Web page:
BY RUSS SCOTT
SEPTEMBER 15, 2009
NEW CARD ROOM PLAYER SHOULD AT LEAST KNOW BASIC HOLD’EM ODDS
This week, a newcomer to card room poker asks how important math is in playing Texas hold’em. Let’s crunch some numbers.
Q: I’ve been playing poker in home games for years, but just started playing hold’em in a local card room about a month ago. I hear players talking about odds and outs at the table, but just how important is that stuff? — Brian H. in the Illinois Quad-Cities.
A: For a player stepping up to live play in a formal setting against strangers, knowing hold’em math might be the most critical factor.
As a card room rookie, you shouldn’t be overly worried about results. However, you do need a solid game approach rather than just playing without a strategy. Your opponents’ experience puts you at a disadvantage if you don’t have a plan.
Two key elements for solid play are knowing the odds and “reading” the opposition. One month’s playing time isn’t long enough to get a good feel for your opponents’ tendencies, so a strong grip on the game’s math is especially vital for you right now.
The good news is you don’t have to be a math whiz to play a solid game “by the numbers.”
There are situations that repeat regularly in hold’em, Brian. Knowing the math of these circumstances at least provides a reasonable basis for deciding when to call, raise or fold for someone new to card rooms.
You should memorize the odds for these starting-hand situations:
* Pair against an opponent’s two lower cards: The pair is about a 5-1 favorite.
* Pair against two higher cards: The pair is favored about 55 to 45. This is known as a “race.”
* Higher pair against a lower pair: The higher pair is about a 4.5-1 favorite.
* Two higher cards against two lower cards: The higher cards are favored about 5-3.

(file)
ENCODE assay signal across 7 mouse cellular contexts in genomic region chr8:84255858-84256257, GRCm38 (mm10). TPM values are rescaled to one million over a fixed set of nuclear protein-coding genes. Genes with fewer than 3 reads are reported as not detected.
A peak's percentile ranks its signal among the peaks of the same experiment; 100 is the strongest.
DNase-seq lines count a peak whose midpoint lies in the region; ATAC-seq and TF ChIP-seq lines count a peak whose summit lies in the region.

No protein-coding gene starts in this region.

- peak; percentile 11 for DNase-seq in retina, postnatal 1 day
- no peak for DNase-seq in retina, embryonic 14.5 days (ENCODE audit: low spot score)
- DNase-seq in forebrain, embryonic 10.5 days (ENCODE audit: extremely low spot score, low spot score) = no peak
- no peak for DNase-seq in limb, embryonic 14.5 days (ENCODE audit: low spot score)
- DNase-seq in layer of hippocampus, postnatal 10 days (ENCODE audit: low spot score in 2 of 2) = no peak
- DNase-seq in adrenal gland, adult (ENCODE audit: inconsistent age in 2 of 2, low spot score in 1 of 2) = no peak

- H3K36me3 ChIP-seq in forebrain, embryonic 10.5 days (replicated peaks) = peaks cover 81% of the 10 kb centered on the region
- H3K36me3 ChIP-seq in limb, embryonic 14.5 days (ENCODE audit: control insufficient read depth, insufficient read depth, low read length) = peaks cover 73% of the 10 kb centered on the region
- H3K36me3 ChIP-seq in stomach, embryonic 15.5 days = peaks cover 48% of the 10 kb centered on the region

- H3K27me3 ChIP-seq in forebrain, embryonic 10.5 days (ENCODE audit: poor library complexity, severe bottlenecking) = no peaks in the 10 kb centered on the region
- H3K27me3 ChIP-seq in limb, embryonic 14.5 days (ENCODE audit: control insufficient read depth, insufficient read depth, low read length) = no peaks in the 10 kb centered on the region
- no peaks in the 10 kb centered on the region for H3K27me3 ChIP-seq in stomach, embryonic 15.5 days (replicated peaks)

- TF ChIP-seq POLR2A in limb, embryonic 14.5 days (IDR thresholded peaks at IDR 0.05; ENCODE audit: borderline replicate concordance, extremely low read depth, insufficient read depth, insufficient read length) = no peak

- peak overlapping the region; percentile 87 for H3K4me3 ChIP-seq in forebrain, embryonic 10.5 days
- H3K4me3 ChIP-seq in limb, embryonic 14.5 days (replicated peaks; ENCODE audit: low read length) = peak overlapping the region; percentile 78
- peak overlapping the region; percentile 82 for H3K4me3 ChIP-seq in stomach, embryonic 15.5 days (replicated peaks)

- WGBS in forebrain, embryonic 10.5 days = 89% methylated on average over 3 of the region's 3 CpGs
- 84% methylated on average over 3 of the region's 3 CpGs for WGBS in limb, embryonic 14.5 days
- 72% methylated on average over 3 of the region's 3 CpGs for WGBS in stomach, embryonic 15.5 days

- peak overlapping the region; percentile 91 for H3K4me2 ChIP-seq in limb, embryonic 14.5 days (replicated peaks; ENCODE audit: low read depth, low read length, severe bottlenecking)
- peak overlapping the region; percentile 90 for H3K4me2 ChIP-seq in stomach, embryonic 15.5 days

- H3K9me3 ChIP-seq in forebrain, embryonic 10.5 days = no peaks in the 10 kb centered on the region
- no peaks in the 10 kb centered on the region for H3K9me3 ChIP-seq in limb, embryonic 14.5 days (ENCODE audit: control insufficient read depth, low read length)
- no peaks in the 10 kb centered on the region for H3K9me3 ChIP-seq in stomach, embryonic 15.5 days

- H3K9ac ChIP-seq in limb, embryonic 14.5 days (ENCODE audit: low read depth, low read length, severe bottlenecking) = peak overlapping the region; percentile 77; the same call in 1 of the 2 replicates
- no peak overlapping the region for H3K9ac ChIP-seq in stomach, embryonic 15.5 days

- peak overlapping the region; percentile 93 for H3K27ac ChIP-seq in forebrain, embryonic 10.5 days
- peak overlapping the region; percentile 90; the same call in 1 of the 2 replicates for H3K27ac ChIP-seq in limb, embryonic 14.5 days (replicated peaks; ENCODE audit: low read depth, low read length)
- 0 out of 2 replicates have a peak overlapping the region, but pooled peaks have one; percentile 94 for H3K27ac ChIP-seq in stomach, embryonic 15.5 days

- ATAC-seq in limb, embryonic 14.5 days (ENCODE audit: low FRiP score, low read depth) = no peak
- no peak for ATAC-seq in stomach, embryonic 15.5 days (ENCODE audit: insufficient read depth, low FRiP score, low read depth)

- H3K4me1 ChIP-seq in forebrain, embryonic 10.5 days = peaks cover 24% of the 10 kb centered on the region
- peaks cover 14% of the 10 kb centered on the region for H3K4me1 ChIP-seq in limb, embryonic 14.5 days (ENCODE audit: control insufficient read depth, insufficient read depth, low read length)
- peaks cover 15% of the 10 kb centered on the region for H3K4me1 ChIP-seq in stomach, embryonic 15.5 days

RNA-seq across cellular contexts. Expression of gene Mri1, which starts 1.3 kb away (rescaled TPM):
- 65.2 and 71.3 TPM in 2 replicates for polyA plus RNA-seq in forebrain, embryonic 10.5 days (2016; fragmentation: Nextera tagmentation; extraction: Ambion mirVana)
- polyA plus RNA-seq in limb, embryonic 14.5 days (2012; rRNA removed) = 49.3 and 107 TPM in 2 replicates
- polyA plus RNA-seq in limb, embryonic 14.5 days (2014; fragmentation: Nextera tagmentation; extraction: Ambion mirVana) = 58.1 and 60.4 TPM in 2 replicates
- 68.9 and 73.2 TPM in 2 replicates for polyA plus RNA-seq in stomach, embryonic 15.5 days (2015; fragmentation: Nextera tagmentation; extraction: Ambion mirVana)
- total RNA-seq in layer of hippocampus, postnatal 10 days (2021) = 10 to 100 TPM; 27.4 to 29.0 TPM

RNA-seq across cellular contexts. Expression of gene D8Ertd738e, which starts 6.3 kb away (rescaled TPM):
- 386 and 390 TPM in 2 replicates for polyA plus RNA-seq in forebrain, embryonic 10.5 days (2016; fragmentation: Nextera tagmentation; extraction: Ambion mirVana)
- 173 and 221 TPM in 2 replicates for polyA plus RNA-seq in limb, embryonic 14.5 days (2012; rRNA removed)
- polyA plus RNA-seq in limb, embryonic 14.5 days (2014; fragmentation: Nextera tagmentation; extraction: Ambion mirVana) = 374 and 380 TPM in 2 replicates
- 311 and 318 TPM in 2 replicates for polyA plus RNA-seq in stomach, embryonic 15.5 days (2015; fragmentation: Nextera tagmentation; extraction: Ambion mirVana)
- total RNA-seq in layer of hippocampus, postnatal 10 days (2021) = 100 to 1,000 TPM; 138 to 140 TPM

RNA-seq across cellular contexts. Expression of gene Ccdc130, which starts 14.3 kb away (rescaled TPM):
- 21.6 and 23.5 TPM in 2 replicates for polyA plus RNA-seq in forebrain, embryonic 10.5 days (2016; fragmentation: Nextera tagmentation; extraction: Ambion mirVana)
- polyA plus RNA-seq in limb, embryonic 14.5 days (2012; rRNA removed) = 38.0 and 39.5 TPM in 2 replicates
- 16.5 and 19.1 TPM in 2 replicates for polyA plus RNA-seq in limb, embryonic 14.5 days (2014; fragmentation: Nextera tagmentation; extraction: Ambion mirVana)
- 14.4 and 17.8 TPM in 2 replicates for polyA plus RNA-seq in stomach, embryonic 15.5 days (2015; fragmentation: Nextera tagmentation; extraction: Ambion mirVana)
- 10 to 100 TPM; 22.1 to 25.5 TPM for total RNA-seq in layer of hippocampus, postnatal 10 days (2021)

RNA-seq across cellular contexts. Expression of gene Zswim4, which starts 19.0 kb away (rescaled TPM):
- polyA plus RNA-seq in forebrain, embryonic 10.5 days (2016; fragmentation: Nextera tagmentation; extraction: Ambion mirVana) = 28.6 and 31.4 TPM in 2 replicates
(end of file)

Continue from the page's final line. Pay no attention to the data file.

* Improving a pocket pair to three of a kind on the flop: 12 percent.
* Improving a no-pair hand to one pair on the flop: 32 percent.
* Improving suited cards to a flush draw with two cards of your suit on the flop: 11 percent.
After the flop, unless you’ve hit a monster, you’ll need to calculate your number of ”outs” — community cards yet to come that would improve your hand into a likely winner.
Each card that’s a true “out” for you has about a 2.1 percent chance of hitting on either the turn or river. Here are some common situations:
Improving two pair to a full house or hitting an inside straight — 4 outs; hitting a pair with two overcards in your hand — 6 outs; hitting an open-ended straight — 8 outs; hitting a flush draw — 9 outs.
Since you won’t know the strength of your opponent’s hand, you can use math to help decide whether to continue playing a drawing hand which you think will win if you hit.
For example: In general, when you flop an open-ended straight draw or a flush draw, if the bet you must call is no more than one-fourth of the amount of chips already in the pot, then you have the correct “pot odds” (4-1) to stay in the hand for another card.
There are many online sites that offer in-depth lists of hold’em odds (just search “calculating poker odds”). You don’t have to memorize every number, but make a “cheat sheet” of the most common situations and study that. Take your list with you to the poker room for reference as needed.
Playing by the numbers should keep you afloat, Brian, until you’ve got a good handle on your opponents and know when to trust your gut in making decisions at the table. Even then, you still should also do the math!
E-mail your poker questions and comments to email@example.com for use in future columns. To find out more about Russ Scott and read previous LuckyDog Poker columns, visit www.creators.com or www.luckydogpoker.com.
COPYRIGHT 2009 RUSS SCOTT
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